Just a single feline hair could answer the question: Are lynx still in Wyoming?
Jason Wilmot stood last week in a Leidy Highlands conifer stand on a still morning examining a strand, but it looked thick — ungulate-like.
Wired to a tree trunk overhead was the hindquarter of a road-killed mule deer. Fine-diameter lynx hair — what he hoped for — it was not, Wilmot said.
“You can tell it’s deer hair because it’s tubular, it’s hollow,” Wilmot said. “Carnivore hair is skinnier than that. I’m confident it’s from the bait.”
So it goes, so far, in Wilmot’s hunt to find the lynx.
The last confirmed occurrence of the mid-sized carnivore in Wyoming was in Yellowstone National Park in 2014. A Wyoming Range observation in 2010 marks the last verified lynx on the Bridger-Teton National Forest.
To determine if they’re still here, the Bridger-Teton and Shoshone national forests have teamed with Grand Teton National Park to systematically survey 1.9 million of their acres. Wilmot, a biologist who’s on staff with the Bridger-Teton, is heading the project.
“Are lynx still in Wyoming?” Wilmot said. “People have reported lynx sightings, but a lynx detection [on the forest] with evidence — it’s been six years.
“Lynx are more rare than wolverines,” he said, “which is absurd.”
Famously, the Teton Range currently has a single known resident wolverine, called Jed. Although lynx are the primary subject, two other “mesocarnivores” are also being tracked in the survey: pine martens and wolverines.
The search consists primarily of monitoring baited camera traps and sweeping the forest for tracks. The project stretches from the southeastern reaches of the Wyoming Range north to the border of Yellowstone, then east across the Continental Divide all the way to the East Fork of the Wind River.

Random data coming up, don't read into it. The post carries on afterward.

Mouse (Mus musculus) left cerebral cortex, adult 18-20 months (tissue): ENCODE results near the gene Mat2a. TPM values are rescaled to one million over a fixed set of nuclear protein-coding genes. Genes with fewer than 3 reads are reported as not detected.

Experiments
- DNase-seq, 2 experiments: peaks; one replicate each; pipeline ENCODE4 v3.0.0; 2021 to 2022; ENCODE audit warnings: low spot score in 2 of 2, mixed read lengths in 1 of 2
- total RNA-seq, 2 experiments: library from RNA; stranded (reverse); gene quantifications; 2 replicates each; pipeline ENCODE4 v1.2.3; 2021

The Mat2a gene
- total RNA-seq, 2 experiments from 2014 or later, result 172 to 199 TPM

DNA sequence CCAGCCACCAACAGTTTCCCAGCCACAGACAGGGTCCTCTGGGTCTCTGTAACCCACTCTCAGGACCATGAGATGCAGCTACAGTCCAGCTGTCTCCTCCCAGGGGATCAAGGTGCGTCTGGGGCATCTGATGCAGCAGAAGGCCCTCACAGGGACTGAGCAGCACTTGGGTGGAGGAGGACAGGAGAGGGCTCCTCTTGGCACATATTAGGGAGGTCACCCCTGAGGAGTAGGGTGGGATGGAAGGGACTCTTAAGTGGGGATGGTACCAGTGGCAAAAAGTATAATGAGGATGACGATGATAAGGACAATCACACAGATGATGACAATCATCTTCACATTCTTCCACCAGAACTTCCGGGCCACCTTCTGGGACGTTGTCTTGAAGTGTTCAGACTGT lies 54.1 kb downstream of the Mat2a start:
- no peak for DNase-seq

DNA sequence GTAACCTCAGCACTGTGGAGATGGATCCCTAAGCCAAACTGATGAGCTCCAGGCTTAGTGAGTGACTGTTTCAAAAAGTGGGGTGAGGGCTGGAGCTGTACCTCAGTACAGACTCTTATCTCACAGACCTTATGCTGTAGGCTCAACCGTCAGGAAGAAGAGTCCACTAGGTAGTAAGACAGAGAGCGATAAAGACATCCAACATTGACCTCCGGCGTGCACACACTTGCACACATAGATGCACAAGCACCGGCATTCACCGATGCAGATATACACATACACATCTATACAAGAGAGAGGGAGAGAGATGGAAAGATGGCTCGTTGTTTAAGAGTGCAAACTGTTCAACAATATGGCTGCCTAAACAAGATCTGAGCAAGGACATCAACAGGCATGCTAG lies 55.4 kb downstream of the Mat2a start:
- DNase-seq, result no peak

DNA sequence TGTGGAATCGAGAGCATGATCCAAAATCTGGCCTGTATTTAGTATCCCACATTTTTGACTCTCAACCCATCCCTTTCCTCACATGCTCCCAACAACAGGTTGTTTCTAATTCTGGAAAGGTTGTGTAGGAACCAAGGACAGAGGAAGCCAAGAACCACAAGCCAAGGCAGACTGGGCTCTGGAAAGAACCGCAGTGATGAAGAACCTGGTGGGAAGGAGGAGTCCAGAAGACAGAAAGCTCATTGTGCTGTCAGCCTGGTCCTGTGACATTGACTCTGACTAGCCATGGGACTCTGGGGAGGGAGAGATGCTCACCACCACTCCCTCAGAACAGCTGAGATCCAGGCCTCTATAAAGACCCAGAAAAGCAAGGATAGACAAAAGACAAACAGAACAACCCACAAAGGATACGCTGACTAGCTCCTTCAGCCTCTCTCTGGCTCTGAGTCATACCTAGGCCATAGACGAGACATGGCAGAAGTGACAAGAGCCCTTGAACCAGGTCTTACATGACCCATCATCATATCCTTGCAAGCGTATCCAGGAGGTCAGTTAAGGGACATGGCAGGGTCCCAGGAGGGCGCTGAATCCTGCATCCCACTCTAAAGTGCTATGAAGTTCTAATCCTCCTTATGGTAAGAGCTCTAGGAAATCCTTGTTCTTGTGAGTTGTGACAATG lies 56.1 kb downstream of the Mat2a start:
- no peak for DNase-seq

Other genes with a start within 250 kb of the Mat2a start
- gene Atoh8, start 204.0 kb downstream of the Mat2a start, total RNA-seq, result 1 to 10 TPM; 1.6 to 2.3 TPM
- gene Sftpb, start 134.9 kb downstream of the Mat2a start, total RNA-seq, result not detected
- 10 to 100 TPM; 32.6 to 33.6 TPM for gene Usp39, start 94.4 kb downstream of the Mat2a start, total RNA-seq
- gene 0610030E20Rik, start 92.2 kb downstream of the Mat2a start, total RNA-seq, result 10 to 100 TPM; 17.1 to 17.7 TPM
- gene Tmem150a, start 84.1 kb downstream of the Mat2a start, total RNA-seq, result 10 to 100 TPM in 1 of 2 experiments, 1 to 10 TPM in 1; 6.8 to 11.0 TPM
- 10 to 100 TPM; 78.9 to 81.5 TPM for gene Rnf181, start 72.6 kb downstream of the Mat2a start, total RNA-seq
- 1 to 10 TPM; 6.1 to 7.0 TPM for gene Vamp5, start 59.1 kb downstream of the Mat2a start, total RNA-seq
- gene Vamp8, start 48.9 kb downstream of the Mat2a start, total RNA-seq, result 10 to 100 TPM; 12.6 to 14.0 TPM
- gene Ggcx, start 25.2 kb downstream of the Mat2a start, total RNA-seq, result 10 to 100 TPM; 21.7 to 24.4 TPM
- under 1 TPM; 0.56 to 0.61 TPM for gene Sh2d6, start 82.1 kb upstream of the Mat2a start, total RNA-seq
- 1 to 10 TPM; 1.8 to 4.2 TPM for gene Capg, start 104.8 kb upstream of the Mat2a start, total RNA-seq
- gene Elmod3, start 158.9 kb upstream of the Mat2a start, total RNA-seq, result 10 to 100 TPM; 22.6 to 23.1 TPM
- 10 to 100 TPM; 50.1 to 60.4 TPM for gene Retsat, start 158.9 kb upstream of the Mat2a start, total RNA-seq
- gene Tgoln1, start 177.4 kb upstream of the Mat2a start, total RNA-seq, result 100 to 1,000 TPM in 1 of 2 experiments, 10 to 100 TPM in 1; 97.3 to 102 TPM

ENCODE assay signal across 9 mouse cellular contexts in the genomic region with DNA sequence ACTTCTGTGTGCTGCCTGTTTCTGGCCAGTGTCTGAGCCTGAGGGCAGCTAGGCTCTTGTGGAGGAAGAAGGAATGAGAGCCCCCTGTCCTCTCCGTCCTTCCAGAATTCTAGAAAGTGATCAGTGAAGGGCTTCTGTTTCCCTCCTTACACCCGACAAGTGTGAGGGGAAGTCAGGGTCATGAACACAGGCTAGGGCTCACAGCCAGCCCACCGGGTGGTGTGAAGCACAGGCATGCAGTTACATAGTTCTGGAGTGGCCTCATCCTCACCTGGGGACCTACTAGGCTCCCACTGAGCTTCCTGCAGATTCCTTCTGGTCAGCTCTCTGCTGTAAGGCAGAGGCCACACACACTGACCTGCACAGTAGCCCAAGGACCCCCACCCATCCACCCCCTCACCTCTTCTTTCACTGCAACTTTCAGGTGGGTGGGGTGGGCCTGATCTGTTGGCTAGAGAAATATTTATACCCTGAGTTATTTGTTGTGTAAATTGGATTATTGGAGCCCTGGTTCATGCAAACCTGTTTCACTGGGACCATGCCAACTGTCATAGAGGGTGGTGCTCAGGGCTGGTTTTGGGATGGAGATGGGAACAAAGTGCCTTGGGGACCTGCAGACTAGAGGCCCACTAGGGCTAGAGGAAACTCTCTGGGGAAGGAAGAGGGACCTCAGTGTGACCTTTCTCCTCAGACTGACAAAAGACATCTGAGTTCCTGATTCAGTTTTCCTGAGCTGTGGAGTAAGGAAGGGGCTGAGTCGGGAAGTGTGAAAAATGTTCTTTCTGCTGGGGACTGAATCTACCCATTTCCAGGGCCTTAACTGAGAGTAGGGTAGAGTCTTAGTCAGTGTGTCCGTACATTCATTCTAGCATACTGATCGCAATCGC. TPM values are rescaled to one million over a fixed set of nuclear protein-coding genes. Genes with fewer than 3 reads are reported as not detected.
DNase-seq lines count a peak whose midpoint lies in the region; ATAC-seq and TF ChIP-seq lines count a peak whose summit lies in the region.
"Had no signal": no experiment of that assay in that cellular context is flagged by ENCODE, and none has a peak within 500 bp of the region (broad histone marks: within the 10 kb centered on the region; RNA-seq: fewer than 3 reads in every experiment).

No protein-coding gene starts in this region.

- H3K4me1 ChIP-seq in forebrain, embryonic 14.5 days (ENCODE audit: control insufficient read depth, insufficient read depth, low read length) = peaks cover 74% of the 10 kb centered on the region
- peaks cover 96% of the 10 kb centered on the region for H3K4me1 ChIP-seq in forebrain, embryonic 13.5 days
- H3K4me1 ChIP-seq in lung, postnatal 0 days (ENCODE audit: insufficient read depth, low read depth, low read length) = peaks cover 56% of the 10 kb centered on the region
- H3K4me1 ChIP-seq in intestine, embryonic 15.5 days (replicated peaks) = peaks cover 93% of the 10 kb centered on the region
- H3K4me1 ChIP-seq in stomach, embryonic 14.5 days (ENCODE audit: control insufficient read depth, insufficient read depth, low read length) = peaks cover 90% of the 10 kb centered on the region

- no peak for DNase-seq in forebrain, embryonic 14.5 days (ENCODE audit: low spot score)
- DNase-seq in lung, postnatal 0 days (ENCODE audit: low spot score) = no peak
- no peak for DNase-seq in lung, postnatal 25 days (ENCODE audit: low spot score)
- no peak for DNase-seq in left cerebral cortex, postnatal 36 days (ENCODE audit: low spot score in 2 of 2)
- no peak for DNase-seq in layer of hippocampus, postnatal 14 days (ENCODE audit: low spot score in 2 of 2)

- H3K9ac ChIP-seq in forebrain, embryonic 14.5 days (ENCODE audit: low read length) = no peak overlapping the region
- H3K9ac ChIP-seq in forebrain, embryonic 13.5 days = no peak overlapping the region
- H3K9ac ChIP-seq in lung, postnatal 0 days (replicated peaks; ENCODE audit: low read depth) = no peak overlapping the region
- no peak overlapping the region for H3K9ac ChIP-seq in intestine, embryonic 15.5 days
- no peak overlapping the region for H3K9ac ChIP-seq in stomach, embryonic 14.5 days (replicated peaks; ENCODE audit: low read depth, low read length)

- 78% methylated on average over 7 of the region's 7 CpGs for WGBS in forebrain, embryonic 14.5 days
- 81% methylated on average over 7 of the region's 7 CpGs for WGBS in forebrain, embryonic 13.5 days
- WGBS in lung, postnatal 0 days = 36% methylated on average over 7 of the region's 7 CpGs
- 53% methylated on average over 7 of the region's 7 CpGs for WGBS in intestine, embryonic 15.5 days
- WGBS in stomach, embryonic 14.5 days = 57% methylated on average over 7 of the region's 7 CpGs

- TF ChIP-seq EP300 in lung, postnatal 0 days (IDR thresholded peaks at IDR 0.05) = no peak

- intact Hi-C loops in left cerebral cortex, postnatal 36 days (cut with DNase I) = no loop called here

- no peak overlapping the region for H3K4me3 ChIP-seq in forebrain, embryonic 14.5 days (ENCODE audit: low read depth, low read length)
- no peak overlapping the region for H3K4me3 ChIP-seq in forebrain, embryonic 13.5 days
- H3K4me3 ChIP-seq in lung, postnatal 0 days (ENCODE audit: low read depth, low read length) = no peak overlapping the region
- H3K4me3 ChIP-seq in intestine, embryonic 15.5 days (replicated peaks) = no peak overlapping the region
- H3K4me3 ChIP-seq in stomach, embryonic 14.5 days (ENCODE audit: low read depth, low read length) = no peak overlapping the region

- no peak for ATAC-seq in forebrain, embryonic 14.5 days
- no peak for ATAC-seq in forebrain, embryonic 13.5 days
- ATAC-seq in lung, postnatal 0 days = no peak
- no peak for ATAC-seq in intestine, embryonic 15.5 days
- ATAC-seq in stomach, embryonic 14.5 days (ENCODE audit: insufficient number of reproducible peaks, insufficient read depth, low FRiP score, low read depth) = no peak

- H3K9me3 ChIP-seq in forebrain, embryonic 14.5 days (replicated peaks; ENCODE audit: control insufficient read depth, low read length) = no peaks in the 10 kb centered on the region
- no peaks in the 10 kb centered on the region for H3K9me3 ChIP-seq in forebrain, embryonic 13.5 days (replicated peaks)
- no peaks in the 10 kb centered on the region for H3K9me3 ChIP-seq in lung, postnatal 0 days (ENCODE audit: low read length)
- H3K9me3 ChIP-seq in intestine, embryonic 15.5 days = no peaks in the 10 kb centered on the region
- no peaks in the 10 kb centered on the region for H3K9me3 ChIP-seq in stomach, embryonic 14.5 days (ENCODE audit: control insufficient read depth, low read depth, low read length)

All that turf has been divvied up into individually searched “grid cells” that span 25 square miles apiece — about the size of a female lynx home range. Although Wilmot said it sometimes feels like he’s fishing with a coarse net, his odds of finding one of the felines are good.
“Our detection probability is like 90 percent,” he said. Then he paused. “If they’re there.”
The same methods have been tried and tested in Montana, where trackable collared cats roam, which gives him confidence.
At the remote camera site in cell 538, an ensemble of devices designed to attract and detect lynx and other critters surrounded Wilmot.
The deer hindquarter, smeared with a skunky-smelling “call lure,” provided the olfactory attractant. If it draws a lynx in, the cat will find nails protruding from a scratch pad that’s coated in a blend of beaver castor and catnip. Nearer the hunk of venison higher on the tree there were more hair-catching gun brushes.
There were visual stimuli as well. An owl wing hung from a tree on one side of the infrared camera, and on the other side was a dangling pie plate attached to a swivel.
House cat curiosity carries over to the lynx, a thick-coated wildcat that ranges from 18 to 25 pounds. The feline’s snow-adapted paws are similar in size to a mountain lion’s.
“When we find that lynx track, it’s going to be a screamer,” Wilmot said. “It’s going to really stand out — it’s going to have a big fuzzy paw and be floating on the snow.”
The track surveys are the other half of the search.
Counting by snowmobile along an 8-mile route last week, Wilmot and Bridger-Teton volunteer Sarah Hegg tallied 82 squirrel tracks, 35 moose, 86 coyote and fox and 11 sets of weasel tracks. Each of the half dozen marten tracks the duo encountered was plotted with GPS.
The most abundant tracks, by far, were from snowshoe hare. Hegg, who recently wrapped up a master’s degree in ecology, counted 199 sets on the day.
“I love winter tracking,” she said. “In the summer you can’t see what they’re doing, but in the winter it’s right there.”